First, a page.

Untranslatable: Words Writers Should Know


The English language may be absurd and magical, but it also fails to capture the entire nuance of human experience. Other languages, however, can fill in some of those gaps. Tim Lomas, a lecturer in positive psychology at the University of East London, has compiled a lists of those words that English lacks. Some of the definitions are ungainly in English, but the meaning behind them is often beautiful and always useful.

You can check out the full list here, and I’ve highlighted some of my favorites below.

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Ah-un (阿吽) (Japanese, n.): unspoken communication between close friends, literally ‘the beginning and ending of something’

Aljerre (Aranda, n.): dreamtime; an ancestral period when the world was created.

S’apprivoiser (French, v.): lit, ‘to tame’, but a mutual process – both sides learning to trust/accept the other.

Curglaff (Scottish, n.): the bracing/shocking/invigorating feeling of suddenly entering (e.g., diving into) cold water.

Erschlossenheit (German, n.): world disclosure; the process by which things become intelligible and meaningfully relevant to human beings.

Gigil (Tagalog, n.): the irresistible urge to pinch/squeeze someone because they are loved or cherished.

Hiraeth (Welsh, n.): longing for one’s homeland, with nostalgia and wistfulness.

Khalas (خالص) (Arabic, n.): something (e.g., a task) that is irrevocably done/over/finished (often with an implication of liberation/deliverance as a result).

Mamihlapinatapei (Yagán, n.): a look between people that expresses unspoken but mutual desire.

Opia (English, new coinage, n.): the ambiguous intensity of eye-contact.

Pochemuchka (почемучка) (Russian, n.): someone who is always asking questions (perhaps too many!).

Samar (سمر) (Arabic, v.): to sit together in conversation at sunset/ in the evening.

Tjuvsmaka (v.): lit. thief (Tjuv) taste (Smaka); to taste or eat small pieces of food (e.g., when cooking, and/or when you think nobody is watching), cherry-picking the best morsels (rather than to improve the meal).

Xibipíío (Pirahã, n.): experiencing liminality; a phenomenon on the boundaries of perception/experience

Zanshin (残心) (Japanese, n.): a state of relaxed mental alertness (especially in the face of danger or stress).

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The full list is grand, and a word fiend could get lost in it. If you discover a new favorite word from it, feel free to share! Mine may be s’apprivoiser; I like the idea that we can tame each other.


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Tim Lomas, “Provisional Lexicography – By Alphabet”, February 2017, https://media.wix.com/ugd/ce8de8_75e98f78845e46ea9da29b26c35238c0.pdf.

Tim Lomas, “Towards a Positive Cross-Cultural Lexicography: Enriching our Emotional Landscape through 216 ‘Untranslatable’ Words Pertaining to Well-Being,” The Journal of Positive Psychology, 11.5 (2016): 546-558, http://dx.doi.org/10.1080/17439760.2015.1127993.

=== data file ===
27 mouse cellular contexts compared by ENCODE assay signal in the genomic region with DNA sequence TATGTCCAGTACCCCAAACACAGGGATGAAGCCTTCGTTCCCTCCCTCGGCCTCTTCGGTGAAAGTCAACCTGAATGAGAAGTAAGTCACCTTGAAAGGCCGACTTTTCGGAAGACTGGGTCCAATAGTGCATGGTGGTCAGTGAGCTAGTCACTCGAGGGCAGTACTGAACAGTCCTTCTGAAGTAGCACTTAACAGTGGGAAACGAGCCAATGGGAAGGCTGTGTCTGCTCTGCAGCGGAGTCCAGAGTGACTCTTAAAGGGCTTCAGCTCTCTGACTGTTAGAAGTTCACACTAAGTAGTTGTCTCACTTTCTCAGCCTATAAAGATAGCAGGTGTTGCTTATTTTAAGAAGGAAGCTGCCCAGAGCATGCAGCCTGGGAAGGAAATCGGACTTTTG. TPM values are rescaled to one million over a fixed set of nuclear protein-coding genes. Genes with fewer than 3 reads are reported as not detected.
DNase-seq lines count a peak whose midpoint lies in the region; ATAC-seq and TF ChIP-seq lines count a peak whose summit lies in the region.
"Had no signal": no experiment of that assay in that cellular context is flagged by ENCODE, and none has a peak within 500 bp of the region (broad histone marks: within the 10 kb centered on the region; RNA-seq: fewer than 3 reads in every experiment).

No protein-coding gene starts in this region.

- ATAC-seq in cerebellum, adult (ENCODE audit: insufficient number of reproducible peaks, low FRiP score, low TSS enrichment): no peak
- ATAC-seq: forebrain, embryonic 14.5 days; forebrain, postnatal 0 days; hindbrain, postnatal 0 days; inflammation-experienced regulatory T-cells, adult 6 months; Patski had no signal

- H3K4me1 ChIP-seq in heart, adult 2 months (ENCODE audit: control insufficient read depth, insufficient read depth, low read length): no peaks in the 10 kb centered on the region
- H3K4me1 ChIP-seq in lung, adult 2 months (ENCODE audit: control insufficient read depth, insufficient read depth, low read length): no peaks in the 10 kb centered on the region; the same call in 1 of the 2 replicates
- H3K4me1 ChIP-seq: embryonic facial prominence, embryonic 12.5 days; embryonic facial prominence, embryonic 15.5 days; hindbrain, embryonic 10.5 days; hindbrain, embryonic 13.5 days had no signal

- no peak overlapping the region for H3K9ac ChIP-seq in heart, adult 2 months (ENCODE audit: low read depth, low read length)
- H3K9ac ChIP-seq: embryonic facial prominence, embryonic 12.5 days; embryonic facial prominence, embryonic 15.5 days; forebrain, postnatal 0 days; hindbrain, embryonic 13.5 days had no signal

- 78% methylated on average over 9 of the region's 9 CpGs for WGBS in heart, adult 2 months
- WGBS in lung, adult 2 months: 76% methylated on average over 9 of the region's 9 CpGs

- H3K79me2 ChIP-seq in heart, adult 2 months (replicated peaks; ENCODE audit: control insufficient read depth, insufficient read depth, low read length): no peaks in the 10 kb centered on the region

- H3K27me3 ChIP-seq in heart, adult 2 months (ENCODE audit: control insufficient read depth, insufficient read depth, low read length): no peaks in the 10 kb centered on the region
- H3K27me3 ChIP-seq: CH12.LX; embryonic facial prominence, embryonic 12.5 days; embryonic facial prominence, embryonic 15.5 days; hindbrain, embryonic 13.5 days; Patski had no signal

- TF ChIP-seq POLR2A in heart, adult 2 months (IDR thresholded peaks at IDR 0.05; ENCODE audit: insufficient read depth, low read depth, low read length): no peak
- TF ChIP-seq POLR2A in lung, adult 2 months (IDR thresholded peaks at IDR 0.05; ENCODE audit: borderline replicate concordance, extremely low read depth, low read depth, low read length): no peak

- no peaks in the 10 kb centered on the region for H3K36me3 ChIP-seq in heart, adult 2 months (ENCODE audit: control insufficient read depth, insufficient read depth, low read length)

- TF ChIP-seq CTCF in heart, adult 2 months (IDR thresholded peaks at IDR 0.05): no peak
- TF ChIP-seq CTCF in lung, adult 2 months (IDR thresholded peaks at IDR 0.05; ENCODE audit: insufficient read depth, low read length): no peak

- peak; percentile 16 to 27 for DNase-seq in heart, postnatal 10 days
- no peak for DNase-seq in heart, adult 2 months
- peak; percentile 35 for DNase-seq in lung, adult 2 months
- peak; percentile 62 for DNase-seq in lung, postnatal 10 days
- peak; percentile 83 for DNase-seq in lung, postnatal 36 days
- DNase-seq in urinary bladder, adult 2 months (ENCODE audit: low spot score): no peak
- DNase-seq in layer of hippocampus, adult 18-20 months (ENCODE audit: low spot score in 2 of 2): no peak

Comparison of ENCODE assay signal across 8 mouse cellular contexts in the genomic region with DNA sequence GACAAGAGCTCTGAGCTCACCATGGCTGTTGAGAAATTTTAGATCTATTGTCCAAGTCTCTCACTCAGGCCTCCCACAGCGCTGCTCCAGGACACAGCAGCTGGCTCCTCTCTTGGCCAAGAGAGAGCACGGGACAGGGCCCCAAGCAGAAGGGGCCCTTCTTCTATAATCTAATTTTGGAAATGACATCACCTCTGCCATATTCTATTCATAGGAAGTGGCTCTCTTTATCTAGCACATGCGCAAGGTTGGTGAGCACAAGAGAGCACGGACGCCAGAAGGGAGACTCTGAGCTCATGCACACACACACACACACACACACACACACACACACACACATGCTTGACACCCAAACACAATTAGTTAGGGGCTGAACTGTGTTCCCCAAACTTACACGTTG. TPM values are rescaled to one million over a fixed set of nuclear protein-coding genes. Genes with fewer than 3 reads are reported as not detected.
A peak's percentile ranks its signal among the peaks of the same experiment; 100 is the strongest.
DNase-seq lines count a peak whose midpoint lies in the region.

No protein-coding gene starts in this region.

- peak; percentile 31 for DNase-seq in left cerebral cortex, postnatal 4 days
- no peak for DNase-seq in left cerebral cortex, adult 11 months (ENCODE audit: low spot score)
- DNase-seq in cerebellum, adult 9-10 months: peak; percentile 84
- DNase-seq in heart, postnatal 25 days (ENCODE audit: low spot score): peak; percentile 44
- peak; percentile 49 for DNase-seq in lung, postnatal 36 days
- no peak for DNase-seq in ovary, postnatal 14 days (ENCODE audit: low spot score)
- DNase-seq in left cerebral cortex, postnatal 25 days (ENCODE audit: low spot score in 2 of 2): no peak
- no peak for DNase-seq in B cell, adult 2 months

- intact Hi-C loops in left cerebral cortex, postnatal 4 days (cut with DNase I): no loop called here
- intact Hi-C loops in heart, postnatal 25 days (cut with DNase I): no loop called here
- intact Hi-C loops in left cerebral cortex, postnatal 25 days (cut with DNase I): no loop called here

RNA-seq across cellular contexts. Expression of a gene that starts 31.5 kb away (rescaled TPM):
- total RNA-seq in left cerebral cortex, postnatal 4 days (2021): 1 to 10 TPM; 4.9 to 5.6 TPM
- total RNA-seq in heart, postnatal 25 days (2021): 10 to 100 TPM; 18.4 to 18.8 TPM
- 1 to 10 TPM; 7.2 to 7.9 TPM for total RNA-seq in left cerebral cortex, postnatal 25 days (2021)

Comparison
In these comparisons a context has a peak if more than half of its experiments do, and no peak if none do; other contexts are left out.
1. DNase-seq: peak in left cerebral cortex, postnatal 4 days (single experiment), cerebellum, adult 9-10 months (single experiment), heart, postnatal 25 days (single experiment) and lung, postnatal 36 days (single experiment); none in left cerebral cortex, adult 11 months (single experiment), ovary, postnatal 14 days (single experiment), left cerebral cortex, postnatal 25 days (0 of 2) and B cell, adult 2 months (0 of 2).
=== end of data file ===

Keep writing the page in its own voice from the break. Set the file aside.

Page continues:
28 thoughts on “Untranslatable: Words Writers Should Know

  1. Thanks for this list. We are fortunate in our home in Minnesota to have three generations. No morning can pass without a ample supply of ( gigil). It warms this ol’ papa to bend down into the world of a four year old.

    On Thu, Feb 23, 2017 at 7:58 AM, Kristen Twardowski wrote:

    > Kristen Twardowski posted: ” The English language may be absurd and > magical, but it also fails to capture the entire nuance of human > experience. Other languages, however, can fill in some of those gaps. Tim > Lomas, a lecturer in positive psychology at the University of East London, > ” >

    Liked by 1 person

  2. Great post! I was just proofing something the other day and had to get into the whole translation to english thing. The author had used a Spanish phrase that literally translated to what she wanted in English but actually meant something entirely different. Lol, there at least 50 Spanish words for nouns in English.

    Liked by 2 people

      1. German is pretty great like that! I’ve found that the most creative swearing in any language seems to come from Hindi, though. I’m not sure why, but for some reason swearing in Hindi is extra creative and extra dirty lol

        Liked by 1 person

  3. The relationship between language and meaning, the art of communication, is fascinating. Things like this are so interesting, and it’s really interesting to think about the idea that one culture felt a need to craft a word for such a meaning, while another culture did not, and what that says about the two cultures. Thank you for sharing.
    The concept of taming as a mutual process of learning really catches my interest. That is in stark contrast with the American concept of dominance over an animal, even to the point of sometimes saying that an animal must be “broken” before it can be trained. Very interesting. Thank you for sharing.

    Liked by 2 people

    1. Language is a strange beast. I’ve often wondered to what extent cultures create language vs language create cultures though I’m sure some research has already done on that point. Regardless, words seem to rewire the brain, and that is fascinating.

      Liked by 2 people

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